Did the Mets rush Fernando Martinez?

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FMart.jpgLast night, I found myself in a pretty interesting to-and-fro with Sam Page of the excellent Amazin’ Avenue about whether Fernando Martinez was rushed in his development. It was spurred on, at least initially, by what Martinez told Jesse Sanchez of MLB.com this week:

“I know I’m a big league player, and I can perform at a high level,”
Martinez said. “It’s in my hands, so I have to keep working hard and
maybe earn a spot. Maybe I make it to the big leagues with the Mets or
maybe another team, but I know I can do it. I just have to keep working
and waiting for my opportunity.”

This sounds like the simple disappointment of a competitive
young man who realizes they’d be more useful than Gary Matthews, Jr., so
it’s hard to blame him there, but I also believe it is indicative of
Martinez putting too much stock into the considerable “New York hype”
that has been thrust upon him since he signed out of the Dominican
Republic at the age of 16. After all, it’s pretty easy to do so when
people begin to call you the “Teenage Hitting Machine” on message boards and blogs without, you
know, actually seeing you physically hit a baseball.
 


Martinez, or “F-Mart” as he is so often called these days, is no longer a teenager, but he is only 21
years old. Fellow outfield prospects Desmond Jennings, Domonic Brown
and Michael Taylor are all older than him. When the Mets called him up
from Triple-A Buffalo at age 20 last May, he became the team’s
youngest position player to make their major league debut since Jose
Reyes did it at age 19 in 2003. It was an incredibly small sample size,
but he looked over-matched during two brief stints with the big club,
batting .176/.242/.275 with one home run and eight RBI in 91 at-bats
before sustaining a injury to his right knee that required
season-ending surgery.

Many believe that the Mets have made a habit of promoting him in
spite of various injuries and mixed results. A large part of my
criticism is that he needlessly started the 2007 season with Double-A
Binghamton at age of 18 with just 76 professional games under his belt,
including a .193 batting average in 119 at-bats for High-A St. Lucie.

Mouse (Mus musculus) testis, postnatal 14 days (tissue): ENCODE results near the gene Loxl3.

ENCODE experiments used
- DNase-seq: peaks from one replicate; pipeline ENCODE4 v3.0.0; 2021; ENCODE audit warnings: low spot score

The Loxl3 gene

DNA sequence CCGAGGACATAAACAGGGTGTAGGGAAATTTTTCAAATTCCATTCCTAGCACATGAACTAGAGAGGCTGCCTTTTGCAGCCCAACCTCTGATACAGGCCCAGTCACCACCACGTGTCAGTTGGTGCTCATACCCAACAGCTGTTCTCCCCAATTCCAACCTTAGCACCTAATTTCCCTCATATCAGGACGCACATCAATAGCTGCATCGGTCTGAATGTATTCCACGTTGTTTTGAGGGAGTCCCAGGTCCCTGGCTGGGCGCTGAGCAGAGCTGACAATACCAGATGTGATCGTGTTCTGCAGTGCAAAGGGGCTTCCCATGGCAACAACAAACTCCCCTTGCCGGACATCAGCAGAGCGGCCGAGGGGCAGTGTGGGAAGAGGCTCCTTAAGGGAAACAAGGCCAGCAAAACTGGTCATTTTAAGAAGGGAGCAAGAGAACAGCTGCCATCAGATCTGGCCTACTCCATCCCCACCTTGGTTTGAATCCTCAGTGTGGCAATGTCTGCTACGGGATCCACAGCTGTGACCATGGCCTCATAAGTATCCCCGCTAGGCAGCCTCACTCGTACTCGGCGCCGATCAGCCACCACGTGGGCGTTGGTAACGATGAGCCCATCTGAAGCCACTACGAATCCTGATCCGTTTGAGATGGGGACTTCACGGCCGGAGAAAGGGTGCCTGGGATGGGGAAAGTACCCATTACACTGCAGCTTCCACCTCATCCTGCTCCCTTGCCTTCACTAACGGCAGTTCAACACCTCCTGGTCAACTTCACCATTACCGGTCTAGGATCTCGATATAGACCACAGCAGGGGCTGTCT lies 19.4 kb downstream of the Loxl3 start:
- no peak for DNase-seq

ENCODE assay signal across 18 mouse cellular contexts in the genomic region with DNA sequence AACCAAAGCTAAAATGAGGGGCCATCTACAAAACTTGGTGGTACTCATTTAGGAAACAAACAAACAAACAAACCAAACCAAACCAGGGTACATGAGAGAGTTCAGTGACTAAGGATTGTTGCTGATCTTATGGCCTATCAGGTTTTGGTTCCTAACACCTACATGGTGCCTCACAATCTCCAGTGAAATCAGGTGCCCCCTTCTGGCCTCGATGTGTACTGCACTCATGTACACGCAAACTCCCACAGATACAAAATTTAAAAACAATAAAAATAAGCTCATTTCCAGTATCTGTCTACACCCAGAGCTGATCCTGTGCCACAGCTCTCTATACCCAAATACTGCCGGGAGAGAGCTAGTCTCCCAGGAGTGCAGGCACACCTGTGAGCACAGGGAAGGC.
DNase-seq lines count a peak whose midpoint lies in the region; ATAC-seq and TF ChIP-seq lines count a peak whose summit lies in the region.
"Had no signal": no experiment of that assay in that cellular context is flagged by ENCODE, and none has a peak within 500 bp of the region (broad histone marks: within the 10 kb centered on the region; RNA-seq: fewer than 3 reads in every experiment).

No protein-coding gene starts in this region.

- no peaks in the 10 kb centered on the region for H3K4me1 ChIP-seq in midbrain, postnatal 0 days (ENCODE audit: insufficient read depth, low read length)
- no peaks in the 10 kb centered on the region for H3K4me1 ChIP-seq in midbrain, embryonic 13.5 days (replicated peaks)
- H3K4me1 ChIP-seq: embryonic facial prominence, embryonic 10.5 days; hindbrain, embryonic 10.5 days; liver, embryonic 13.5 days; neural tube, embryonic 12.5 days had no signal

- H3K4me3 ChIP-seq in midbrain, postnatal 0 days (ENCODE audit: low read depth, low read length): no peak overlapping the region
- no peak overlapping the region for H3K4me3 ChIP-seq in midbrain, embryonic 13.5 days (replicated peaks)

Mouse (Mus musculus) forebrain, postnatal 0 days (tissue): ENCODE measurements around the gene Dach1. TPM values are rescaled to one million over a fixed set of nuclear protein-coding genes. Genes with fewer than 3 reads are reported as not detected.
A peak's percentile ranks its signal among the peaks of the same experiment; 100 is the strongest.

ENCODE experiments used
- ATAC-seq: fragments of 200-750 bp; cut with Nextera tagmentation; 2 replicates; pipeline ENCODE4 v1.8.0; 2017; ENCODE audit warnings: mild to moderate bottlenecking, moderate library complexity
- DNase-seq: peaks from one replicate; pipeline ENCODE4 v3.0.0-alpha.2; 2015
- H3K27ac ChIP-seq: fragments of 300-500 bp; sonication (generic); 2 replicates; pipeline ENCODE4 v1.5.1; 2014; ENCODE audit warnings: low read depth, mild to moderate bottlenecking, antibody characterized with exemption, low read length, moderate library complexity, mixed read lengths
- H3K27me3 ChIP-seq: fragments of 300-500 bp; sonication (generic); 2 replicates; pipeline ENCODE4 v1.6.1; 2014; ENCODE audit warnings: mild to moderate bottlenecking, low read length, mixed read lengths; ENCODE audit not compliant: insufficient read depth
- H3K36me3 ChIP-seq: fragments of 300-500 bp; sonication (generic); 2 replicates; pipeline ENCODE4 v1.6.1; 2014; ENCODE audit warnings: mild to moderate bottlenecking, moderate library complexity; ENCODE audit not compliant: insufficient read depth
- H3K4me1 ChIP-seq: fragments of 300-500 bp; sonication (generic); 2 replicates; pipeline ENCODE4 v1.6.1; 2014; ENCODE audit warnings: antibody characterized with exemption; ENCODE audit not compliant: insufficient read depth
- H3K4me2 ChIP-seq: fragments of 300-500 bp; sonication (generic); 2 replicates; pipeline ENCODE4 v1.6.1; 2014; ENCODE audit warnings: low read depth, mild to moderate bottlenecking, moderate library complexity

As Page astutely pointed out in our conversation, it was Tony
Bernazard’s M.O. to challenge the most physically gifted players, so
while I can understand someone playing against more advanced competition
when warranted, I feel it became a legitimate concern with Martinez as the injuries
began to pile up.

In order to expand the conversation, below I asked a pair of
prospect gurus for their opinion on whether Martinez was “rushed” in
his development. First, we have John Sickels of the indispensable Minor
League Ball
:

Yes, I think he was rushed. The Mets made a big push to be aggressive
with Latin American players in recent years, and I think the combination of this
factor plus Martinez’s health problems slowed his development, or at least made
it more difficult to see exactly what kind of player he is. That said, he’s
still quite young and showed signs of developing his power last year in
Triple-A. He’s still a very good prospect and still very young. I pointed out in
my book this year that he was the equivalent of a college sophomore last season.
If a college sophomore was drafted and hit .290/.337/.540 in Triple-A right
away, everyone would be talking about what a wonderful prospect he is. I don’t
think the Mets have handled him too well, but it is way too soon to be down on
Martinez. People should still be excited about him.

And here we have Toby Hyde, who has followed Martinez’s progression through his website Mets Minors:

The big rush job came with his
initial assignment in 2007; rather than send the then 18-year old Martinez back
to St. Lucie, the Mets pushed him to AA Binghamton. He was ok, hitting .271/.336/.377 but injuries limited his
time. The Mets had no choice but
to return him to Binghamton in ’08. At the time of his MLB debut on May 26, 2009, he was clearly the best
choice for the Mets after crushing AAA pitching in the month of May.




There are really three moments when
the Mets rushed Martinez: his assignment to Hagerstown in 2006, and his early
August promotion to St. Lucie the same year and then his initial assignment to
Binghamton to begin 2007.  In the
last two years, the Mets have slowed Martinez down, although in part I suspect
that that has to do with the fact that there was nowhere else for him to
go. 

It’s popular to be down on Martinez right now, but I’m not so sure
that’s a bad thing. A full — and hopefully healthy — season under the radar
at Triple-A Buffalo should have him sufficiently major-league ready for
the start of 2011. We can disagree about how the Mets have handled him
up until this point, but there’s still plenty to look forward to here.